PIA15123: Topography and Albedo Image of Part of Lucaria Tholus Quadrangle
 Target Name:  Vesta
 Is a satellite of:  Sol (our sun)
 Mission:  Dawn
 Spacecraft:  Dawn
 Instrument:  Framing Camera
 Product Size:  2700 x 1400 pixels (w x h)
 Produced By:  JPL
 Full-Res TIFF:  PIA15123.tif (11.35 MB)
 Full-Res JPEG:  PIA15123.jpg (287.6 kB)

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These Dawn FC (framing camera) images show part of Lucaria Tholus quadrangle in Vesta's northern hemisphere. The left image is an albedo image, which is taken directly through the clear filter of the FC. Such an image shows the albedo (e.g. brightness/darkness) of the surface. The right image uses the same albedo image as its base but then a color-coded height representation of the topography is overlain onto it. The topography is calculated from a set of images that were observed from different viewing directions, allowing stereo reconstruction. The various colors correspond to the height of the area. The white area in the bottom of the image is the highest area and the blue area in the top of the image is the lowest area. Lucaria Tholus quadrangle is in Vesta's heavily cratered northern hemisphere. Many craters, with different preservation states from fresh through degraded to ruined, are visible in these images. Two large ruined craters are partially visible in the top of the albedo image. These craters show up more clearly as the large, roughly circular, blue depressions in the top of the topography image.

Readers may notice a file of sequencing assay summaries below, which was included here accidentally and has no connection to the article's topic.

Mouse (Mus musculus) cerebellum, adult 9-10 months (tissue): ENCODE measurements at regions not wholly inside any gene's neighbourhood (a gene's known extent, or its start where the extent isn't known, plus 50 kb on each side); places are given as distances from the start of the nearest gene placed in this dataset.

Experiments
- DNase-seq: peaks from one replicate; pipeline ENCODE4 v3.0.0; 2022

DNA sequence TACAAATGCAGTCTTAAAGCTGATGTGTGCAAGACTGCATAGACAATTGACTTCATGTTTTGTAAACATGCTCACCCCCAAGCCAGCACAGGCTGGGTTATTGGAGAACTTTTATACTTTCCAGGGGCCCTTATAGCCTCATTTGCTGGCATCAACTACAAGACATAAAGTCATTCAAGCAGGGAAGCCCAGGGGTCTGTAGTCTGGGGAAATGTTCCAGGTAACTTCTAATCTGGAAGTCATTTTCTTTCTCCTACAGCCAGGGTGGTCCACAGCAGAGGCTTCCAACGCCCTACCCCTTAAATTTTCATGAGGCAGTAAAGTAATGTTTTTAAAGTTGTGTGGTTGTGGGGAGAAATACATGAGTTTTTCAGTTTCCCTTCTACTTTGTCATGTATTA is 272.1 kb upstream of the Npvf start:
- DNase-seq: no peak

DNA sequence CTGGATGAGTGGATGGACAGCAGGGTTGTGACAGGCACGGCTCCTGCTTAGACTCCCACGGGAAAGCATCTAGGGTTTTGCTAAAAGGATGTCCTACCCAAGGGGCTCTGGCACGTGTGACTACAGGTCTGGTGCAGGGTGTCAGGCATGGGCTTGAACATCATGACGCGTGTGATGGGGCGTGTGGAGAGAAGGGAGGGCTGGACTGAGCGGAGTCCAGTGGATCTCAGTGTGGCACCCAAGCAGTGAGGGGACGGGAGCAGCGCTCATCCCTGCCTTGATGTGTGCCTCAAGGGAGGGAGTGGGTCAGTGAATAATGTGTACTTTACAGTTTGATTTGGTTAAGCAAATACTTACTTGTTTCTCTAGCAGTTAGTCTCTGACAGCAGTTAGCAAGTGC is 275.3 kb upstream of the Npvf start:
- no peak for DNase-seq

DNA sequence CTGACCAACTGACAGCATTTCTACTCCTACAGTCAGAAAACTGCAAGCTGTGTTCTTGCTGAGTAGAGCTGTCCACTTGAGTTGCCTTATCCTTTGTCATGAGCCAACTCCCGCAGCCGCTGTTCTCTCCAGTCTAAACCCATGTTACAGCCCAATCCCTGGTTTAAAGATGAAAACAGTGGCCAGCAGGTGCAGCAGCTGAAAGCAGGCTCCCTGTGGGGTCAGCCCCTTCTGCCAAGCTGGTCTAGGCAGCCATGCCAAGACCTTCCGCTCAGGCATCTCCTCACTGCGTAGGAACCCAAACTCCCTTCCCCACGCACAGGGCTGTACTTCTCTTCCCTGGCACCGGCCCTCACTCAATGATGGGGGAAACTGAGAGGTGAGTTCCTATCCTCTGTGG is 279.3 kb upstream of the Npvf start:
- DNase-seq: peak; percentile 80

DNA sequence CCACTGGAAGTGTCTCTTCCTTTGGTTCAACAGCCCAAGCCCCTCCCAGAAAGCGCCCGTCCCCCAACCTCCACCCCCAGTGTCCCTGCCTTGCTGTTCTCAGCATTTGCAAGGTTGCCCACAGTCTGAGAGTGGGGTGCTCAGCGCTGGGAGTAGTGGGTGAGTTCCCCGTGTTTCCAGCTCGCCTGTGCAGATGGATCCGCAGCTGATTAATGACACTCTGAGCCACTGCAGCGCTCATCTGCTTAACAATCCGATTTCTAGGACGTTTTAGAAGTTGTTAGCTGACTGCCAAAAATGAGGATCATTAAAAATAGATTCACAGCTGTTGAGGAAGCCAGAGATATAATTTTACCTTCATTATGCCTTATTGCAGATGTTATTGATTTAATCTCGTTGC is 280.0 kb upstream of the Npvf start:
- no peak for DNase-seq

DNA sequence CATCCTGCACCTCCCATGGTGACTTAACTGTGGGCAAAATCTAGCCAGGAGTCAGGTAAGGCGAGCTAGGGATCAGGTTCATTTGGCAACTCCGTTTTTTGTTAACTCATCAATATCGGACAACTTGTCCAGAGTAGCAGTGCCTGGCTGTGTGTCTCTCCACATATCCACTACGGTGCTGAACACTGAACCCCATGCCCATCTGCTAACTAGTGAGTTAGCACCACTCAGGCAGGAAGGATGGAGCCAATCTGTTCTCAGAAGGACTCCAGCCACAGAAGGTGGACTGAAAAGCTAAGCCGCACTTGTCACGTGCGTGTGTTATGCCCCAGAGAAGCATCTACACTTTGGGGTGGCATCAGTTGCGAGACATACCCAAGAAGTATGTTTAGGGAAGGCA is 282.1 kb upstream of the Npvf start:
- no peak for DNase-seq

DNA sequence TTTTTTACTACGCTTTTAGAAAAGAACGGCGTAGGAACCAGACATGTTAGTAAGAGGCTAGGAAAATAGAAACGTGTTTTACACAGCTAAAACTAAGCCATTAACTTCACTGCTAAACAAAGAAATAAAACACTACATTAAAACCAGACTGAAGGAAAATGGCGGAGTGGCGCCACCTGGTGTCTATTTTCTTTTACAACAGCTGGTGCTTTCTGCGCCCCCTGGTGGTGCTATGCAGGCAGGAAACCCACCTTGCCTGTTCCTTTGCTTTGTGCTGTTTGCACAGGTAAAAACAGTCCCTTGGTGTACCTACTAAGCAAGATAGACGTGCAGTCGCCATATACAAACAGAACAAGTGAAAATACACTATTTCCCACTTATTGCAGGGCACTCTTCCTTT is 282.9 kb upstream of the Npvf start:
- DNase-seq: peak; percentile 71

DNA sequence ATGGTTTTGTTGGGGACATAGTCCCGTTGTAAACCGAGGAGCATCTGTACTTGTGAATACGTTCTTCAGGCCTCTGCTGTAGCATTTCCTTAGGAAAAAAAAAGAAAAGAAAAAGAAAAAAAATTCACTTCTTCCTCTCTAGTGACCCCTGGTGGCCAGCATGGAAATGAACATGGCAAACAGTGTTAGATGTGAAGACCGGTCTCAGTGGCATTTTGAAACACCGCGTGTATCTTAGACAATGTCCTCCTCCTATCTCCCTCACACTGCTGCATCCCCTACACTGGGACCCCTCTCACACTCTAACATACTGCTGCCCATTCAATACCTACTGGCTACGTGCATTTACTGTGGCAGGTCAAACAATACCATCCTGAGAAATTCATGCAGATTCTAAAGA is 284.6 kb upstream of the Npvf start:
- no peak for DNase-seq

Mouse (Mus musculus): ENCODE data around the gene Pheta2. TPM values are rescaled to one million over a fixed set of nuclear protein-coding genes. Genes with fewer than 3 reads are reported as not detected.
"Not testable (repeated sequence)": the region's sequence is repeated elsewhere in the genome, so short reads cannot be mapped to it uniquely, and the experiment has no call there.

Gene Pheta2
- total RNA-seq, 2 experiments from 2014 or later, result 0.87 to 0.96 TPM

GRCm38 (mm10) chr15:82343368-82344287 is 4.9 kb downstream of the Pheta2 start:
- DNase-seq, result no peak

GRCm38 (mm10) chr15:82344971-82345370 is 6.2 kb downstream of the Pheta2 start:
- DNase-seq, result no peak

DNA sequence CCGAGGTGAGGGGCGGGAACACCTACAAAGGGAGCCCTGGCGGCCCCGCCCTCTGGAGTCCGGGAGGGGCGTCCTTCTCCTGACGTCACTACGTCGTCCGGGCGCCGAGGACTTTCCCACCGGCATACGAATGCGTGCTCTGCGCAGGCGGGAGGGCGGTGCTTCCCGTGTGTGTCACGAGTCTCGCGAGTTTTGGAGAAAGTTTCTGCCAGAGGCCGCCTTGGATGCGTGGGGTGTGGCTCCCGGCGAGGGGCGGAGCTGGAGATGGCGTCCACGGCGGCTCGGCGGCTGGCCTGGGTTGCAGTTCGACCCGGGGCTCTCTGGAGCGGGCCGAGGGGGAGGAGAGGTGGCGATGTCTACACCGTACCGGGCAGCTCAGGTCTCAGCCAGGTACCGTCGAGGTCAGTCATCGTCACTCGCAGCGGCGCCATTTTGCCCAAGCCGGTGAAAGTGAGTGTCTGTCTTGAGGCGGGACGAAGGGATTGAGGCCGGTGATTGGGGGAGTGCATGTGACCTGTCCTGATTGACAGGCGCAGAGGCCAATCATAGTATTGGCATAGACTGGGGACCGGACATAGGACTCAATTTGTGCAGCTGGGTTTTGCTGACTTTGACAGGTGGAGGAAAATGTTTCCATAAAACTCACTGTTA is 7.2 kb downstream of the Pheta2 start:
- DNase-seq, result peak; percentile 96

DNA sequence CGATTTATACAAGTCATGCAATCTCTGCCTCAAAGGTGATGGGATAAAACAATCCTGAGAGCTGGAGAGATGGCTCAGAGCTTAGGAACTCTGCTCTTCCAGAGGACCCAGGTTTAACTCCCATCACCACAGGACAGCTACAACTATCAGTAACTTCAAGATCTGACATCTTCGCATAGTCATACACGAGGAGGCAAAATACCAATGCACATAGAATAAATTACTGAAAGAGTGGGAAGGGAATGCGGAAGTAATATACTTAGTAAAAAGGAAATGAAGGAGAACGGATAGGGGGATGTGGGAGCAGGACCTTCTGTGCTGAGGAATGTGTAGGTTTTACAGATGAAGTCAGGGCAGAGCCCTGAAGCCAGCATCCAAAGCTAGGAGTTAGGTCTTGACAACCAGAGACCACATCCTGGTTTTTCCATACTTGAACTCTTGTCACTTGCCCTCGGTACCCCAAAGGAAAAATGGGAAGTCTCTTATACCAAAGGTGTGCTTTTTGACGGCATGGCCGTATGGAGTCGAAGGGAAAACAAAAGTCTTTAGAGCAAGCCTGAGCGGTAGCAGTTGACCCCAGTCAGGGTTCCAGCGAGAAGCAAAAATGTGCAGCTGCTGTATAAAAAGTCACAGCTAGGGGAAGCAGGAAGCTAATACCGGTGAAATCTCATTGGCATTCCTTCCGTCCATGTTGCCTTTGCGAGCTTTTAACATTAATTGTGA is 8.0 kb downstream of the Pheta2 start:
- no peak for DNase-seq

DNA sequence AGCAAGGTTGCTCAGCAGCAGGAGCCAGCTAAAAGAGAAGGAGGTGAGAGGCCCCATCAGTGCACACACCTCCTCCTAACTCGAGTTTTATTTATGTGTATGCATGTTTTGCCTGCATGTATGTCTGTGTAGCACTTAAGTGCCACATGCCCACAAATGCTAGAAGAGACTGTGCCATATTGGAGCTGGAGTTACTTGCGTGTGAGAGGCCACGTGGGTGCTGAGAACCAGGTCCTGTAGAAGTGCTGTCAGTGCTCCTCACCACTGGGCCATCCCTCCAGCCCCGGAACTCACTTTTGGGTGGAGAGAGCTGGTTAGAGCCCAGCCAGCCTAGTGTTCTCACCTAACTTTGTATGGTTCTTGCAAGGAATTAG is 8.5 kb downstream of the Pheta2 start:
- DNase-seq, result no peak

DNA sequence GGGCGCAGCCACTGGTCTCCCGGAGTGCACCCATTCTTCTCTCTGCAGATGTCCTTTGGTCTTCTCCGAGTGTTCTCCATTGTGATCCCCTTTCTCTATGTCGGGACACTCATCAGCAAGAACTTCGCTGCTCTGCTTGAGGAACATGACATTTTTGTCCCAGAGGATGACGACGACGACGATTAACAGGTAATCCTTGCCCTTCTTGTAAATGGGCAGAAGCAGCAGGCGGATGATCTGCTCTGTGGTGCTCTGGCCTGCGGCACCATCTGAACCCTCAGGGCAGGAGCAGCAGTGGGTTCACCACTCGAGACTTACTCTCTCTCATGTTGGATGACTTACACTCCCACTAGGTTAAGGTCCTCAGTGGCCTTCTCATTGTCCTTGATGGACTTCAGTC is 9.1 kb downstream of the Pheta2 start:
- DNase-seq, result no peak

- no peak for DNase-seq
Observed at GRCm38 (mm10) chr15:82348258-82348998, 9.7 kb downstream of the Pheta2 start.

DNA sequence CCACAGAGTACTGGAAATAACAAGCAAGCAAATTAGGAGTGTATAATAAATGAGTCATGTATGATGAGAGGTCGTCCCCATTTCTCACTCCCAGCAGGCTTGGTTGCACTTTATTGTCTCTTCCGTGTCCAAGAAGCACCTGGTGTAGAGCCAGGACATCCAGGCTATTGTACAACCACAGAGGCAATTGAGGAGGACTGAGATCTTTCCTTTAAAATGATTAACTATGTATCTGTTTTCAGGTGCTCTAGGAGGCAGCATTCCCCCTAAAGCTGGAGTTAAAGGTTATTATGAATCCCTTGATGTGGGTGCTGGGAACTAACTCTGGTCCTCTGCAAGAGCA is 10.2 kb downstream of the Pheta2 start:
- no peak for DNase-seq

This image is centered in Vesta's Lucaria Tholus quadrangle and the center latitude and longitude of the image is 16.5N, 82.0E. NASA's Dawn spacecraft obtained this image with its framing camera on October 23rd 2011. This image was taken through the camera's clear filter. The distance to the surface of Vesta is 702 km and the image has a resolution of about 70 meters per pixel. This image was acquired during the HAMO (High Altitude Mapping Orbit) phase of the mission.

The Dawn mission to Vesta and Ceres is managed by NASA's Jet Propulsion Laboratory, a division of the California Institute of Technology in Pasadena, for NASA's Science Mission Directorate, Washington D.C. UCLA is responsible for overall Dawn mission science. Dawn's VIR was provided by ASI, the Italian Space Agency and is managed by INAF, Italy's National Institute for Astrophysics, in collaboration with Selex Galileo, where it was built.

More information about Dawn is online at http://www.nasa.gov/dawn and http://dawn.jpl.nasa.gov.

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